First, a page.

‘Their whole purpose is to promote a particular cause or sector and that happens by writing to government ministers, inviting them to speak at meetings.’

He said it was a ‘murky area’ and had drawn it to the attention of the Commons Committee on Standards, which is carrying out an inquiry into APPGs.

In written evidence to the committee inquiry into APPGs, campaign group Transparency International said: ‘It is possible organisations are using this privileged access to MPs and the ability to book rooms within the parliamentary estate, as a way of impressing clients and at the very least appearing to influence the views of parliamentarians.’

In written evidence Lord Evans, the former MI5 chief and current chairman of the committee on standards in public life, wrote: ‘APPGs come with the badge of parliamentary branding, and it is therefore likely that members of the public would assume that APPGs’ activity is led solely by their MPs.

‘However, APPGs are often funded and staffed by external organisations, leaving them vulnerable to the accusation that they provide official “cover” for private sector interests.’

He added: ‘Involvement in APPGs must not operate on a “pay to play” basis, where those who provide financial and/or secretarial support gain privileged access at the exclusion of others.’

From racing to taxis, who’s hitched a ride

THE EX-MINISTER WHO CAN ALWAYS HAIL A CAB

Alun Cairns

MP for Glamorgan

Vice-chairman of the APPG on taxis

Former Welsh Secretary Alun Cairn

Former Welsh Secretary Alun Cairn

Former Welsh Secretary Alun Cairns joined an APPG for the taxi industry just months after becoming an adviser to a major minicab firm.

The ex -Welsh Secretary is paid £15,000 a year for providing ‘strategic advice’ to Veezu, Britain’s biggest private hire business, under a deal agreed in September last year.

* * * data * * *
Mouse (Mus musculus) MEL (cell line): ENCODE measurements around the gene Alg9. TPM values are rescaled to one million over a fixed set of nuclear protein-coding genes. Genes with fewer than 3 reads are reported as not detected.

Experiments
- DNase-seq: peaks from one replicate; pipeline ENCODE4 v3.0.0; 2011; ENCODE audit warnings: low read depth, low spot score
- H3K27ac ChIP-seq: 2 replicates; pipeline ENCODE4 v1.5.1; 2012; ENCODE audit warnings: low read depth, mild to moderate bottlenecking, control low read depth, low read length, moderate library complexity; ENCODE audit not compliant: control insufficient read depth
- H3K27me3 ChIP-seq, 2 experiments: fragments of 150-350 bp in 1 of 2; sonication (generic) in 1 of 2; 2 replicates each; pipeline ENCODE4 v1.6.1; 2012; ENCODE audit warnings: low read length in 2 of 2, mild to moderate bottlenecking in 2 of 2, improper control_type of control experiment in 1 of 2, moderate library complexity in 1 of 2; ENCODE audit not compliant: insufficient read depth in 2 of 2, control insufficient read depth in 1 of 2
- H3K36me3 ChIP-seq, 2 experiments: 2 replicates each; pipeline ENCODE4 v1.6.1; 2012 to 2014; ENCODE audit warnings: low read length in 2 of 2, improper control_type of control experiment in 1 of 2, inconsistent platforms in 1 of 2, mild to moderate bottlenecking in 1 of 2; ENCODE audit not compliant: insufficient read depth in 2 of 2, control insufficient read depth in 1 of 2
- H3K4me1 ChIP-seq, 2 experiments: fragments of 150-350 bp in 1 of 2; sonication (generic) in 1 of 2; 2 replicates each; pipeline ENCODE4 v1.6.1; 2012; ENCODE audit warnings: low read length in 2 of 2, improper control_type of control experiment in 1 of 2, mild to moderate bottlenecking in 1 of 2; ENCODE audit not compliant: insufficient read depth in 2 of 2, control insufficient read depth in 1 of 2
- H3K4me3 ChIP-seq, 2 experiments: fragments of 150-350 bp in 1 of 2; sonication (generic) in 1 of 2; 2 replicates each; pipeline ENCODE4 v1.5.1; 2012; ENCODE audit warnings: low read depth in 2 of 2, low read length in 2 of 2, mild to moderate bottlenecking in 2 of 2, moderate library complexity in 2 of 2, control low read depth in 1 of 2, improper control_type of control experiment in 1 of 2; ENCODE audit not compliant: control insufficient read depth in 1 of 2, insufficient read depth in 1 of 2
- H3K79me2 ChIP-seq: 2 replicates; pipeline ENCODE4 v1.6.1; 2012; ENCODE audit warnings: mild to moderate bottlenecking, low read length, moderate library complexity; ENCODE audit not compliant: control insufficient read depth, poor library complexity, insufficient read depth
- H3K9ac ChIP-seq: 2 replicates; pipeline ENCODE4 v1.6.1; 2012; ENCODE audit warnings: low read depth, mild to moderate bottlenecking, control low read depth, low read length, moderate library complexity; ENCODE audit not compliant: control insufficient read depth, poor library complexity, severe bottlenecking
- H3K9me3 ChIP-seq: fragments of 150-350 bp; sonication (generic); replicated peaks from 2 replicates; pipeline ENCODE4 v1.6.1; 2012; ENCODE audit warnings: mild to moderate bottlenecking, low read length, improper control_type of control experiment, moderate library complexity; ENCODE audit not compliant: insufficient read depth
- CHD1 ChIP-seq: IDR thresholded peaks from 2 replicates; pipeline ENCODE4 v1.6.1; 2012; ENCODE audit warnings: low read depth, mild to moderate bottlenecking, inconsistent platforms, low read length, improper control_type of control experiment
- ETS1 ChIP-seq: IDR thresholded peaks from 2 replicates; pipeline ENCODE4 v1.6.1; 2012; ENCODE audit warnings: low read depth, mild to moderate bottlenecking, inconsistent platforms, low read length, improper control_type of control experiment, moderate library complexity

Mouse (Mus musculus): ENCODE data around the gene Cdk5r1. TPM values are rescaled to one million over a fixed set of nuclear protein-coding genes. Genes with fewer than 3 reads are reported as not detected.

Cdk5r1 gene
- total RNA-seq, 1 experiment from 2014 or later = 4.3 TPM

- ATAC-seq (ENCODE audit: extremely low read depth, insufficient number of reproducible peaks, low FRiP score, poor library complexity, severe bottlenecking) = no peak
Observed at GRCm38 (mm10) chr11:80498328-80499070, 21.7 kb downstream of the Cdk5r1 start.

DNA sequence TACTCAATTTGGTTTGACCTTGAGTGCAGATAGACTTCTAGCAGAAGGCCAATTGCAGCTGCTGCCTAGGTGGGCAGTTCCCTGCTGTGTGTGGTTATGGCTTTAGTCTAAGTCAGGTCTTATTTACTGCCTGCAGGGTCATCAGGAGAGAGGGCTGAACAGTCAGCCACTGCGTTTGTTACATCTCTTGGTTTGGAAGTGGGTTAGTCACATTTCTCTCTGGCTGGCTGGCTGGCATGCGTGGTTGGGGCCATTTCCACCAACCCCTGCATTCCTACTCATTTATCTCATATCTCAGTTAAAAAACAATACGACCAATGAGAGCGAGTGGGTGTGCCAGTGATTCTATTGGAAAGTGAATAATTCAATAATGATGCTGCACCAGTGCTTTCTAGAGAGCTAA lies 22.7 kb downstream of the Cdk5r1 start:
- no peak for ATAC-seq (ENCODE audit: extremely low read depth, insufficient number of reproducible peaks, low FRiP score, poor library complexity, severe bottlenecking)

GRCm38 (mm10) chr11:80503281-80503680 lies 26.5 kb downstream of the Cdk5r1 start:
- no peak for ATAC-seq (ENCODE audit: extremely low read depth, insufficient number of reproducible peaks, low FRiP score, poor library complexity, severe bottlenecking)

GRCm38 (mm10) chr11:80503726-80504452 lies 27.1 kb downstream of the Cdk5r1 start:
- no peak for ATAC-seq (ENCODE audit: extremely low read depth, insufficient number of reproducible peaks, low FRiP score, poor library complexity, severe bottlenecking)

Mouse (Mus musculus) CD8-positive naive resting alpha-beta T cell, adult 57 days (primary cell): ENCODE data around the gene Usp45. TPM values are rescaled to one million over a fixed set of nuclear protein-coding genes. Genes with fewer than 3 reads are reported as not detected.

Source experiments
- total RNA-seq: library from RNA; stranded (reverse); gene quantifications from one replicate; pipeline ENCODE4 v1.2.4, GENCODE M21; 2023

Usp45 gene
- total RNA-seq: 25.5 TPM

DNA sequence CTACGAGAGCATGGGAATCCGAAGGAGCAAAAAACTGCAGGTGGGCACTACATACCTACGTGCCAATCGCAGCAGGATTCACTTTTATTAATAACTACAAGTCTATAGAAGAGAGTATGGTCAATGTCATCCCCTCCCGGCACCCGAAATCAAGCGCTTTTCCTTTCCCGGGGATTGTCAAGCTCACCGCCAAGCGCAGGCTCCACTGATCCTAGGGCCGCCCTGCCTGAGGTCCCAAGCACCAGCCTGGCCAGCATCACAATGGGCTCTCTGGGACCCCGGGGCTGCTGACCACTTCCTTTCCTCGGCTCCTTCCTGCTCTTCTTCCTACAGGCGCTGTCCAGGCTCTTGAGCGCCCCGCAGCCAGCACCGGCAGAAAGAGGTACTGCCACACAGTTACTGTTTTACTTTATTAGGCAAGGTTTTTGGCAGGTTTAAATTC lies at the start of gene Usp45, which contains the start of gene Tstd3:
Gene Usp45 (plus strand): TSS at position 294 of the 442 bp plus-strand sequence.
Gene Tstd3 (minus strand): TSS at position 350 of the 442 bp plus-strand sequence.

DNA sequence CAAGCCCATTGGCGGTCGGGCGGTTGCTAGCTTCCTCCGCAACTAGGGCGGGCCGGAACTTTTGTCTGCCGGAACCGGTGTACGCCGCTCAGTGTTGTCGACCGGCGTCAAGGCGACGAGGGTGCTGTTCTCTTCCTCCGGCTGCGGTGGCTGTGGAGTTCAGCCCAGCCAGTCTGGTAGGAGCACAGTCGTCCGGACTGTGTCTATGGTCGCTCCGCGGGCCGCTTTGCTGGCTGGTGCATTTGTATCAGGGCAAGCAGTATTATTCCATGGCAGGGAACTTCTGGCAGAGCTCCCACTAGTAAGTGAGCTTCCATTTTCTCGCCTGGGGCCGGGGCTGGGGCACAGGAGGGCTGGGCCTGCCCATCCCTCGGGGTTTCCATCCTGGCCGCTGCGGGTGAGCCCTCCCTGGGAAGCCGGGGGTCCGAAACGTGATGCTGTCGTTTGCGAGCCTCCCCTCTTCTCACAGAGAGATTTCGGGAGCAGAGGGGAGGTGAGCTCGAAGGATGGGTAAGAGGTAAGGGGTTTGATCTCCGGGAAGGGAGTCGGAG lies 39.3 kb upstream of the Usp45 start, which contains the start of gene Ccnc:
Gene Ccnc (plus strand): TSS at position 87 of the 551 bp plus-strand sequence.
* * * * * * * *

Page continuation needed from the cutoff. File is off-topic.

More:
He was told by the watchdog that monitors the revolving door between politics and government – the Advisory Committee on Business Appointments – that he must ‘not become personally involved in lobbying the UK or Welsh Government on behalf of Veezu’.

But in January this year he became a Vice-Chairman of the All-Party Parliamentary Group on Taxis, whose purpose is to ‘promote the interests of the taxi trade in parliament’. The APPG’s secretariat received £40,000 this year in funding from taxi firms and the Licensed Taxi Drivers’ Association union for cabbies.

Minutes of its Annual General Meeting, at which Mr Cairns was one of ten MPs elected as an officer of the group, state ‘it was firmly agreed among all attendees that a strong push for the long-overdue taxis legislation would be a priority’.

They also agreed to ‘continue pressuring government to provide urgent financial support for taxi drivers’.

Mr Cairns did not respond to request for comment.

A spokesman for the APPG said: ‘Mr Cairns was elected as a Vice Chair of the APPG on Taxis at the AGM on Thursday, January 26.

‘The minutes record that, “Mr Cairns declared his financial interest in a private hire transport and technology platform, Veezu Holdings Ltd, and sought clarification from the Registrar of Members’ Financial Interests before confirming that he can accept nomination as a Vice Chair”.’

In a separate development, it was reported yesterday that Mr Cairns took a £15,000-a-year job at a diagnostics company called BBI Group a few weeks before it was part of a consortium that secured a £75million government contract for lateral flow tests.

A STUDENT OF THE TURF 

Laurence Robertson

MP for Tewkesbury

‘Racing and bloodstock’ APPG chairman; vice-chairman of golf APPG; member of ‘horse’ APPG

Laurence Robertson MP for Tewkesbury

Laurence Robertson MP for Tewkesbury

As well as his horse racing and golf APPG commitments, Mr Robertson is paid £2,000 a month for an ‘expected’ ten hours’ work to act as a parliamentary advisor to the Betting and Gaming Council, which represents betting shops and online gambling.

He has also received thousands of pounds worth of freebies from betting and racing companies to attend the likes of Ascot and Wembley Stadium for football matches.

Mr Robertson, whose constituency includes Cheltenham racecourse, has used questions in Parliament to warn ministers not to introduce tougher new laws on gambling. Last night he said his chairmanship of the Westminster racing group and his role with BGC were ‘perfectly within the rules.’

JAMAICA JAUNT FOR CANNABIS CONFERENCE 

Crispin Blunt

MP for Reigate

Chairman of the APPG on drug policy reform

Crispin Blunt MP for Reigate

Crispin Blunt MP for Reigate

He has been the unpaid chairman of the Conservative Drug Policy Reform Group since January 2019 as well as director of Conservative Drug Policy Reform Group Ltd since September 2018.

In November 2019 the group paid for his accommodation when he attended a cannabis conference in Jamaica and also a visit to France to learn about the medicinal cannabis industry.